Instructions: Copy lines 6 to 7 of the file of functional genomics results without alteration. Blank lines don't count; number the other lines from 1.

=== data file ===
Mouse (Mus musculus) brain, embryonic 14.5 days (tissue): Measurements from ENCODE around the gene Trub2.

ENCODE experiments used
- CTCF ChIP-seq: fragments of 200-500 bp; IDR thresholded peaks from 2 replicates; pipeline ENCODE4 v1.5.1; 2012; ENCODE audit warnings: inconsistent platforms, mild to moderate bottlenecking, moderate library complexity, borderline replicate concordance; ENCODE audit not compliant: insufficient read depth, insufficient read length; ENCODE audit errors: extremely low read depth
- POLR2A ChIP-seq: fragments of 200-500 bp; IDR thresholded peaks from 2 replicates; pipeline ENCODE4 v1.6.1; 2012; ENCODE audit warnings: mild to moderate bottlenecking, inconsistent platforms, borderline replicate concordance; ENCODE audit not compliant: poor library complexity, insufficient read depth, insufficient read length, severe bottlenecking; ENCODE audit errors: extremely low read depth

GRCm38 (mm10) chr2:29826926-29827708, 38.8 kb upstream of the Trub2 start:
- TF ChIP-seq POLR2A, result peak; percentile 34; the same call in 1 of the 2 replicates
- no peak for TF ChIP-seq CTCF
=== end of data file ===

- TF ChIP-seq POLR2A, result peak; percentile 34; the same call in 1 of the 2 replicates
- no peak for TF ChIP-seq CTCF